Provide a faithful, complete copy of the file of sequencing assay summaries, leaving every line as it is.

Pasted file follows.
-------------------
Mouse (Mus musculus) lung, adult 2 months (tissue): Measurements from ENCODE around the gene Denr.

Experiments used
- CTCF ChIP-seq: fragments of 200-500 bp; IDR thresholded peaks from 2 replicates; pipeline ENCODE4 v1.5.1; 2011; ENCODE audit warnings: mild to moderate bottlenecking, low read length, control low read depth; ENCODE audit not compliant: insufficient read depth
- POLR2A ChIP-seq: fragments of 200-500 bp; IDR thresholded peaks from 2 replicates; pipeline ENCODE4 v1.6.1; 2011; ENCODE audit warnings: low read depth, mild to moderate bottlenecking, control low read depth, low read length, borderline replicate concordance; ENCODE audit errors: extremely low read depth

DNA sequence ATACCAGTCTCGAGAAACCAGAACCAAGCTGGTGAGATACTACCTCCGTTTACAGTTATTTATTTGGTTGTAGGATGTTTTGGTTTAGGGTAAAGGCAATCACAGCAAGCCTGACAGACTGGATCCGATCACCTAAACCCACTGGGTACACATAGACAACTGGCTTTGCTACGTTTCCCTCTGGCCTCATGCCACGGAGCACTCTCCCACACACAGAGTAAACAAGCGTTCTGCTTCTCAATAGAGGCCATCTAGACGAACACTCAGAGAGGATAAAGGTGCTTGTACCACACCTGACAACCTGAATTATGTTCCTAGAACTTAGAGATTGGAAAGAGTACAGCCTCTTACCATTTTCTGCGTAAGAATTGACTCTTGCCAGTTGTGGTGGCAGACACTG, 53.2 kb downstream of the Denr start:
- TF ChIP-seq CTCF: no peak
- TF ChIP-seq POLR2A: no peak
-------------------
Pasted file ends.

Mouse (Mus musculus) lung, adult 2 months (tissue): Measurements from ENCODE around the gene Denr.

Experiments used
- CTCF ChIP-seq: fragments of 200-500 bp; IDR thresholded peaks from 2 replicates; pipeline ENCODE4 v1.5.1; 2011; ENCODE audit warnings: mild to moderate bottlenecking, low read length, control low read depth; ENCODE audit not compliant: insufficient read depth
- POLR2A ChIP-seq: fragments of 200-500 bp; IDR thresholded peaks from 2 replicates; pipeline ENCODE4 v1.6.1; 2011; ENCODE audit warnings: low read depth, mild to moderate bottlenecking, control low read depth, low read length, borderline replicate concordance; ENCODE audit errors: extremely low read depth

DNA sequence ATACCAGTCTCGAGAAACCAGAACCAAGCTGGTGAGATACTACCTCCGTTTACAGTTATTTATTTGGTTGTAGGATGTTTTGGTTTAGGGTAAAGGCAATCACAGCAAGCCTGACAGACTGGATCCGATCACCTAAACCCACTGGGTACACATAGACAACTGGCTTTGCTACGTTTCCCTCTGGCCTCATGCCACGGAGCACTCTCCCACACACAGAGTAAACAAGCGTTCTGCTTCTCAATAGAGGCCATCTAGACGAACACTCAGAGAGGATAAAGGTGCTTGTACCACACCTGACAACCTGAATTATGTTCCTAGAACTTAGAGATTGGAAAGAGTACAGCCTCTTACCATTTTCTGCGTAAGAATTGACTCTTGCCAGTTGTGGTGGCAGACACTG, 53.2 kb downstream of the Denr start:
- TF ChIP-seq CTCF: no peak
- TF ChIP-seq POLR2A: no peak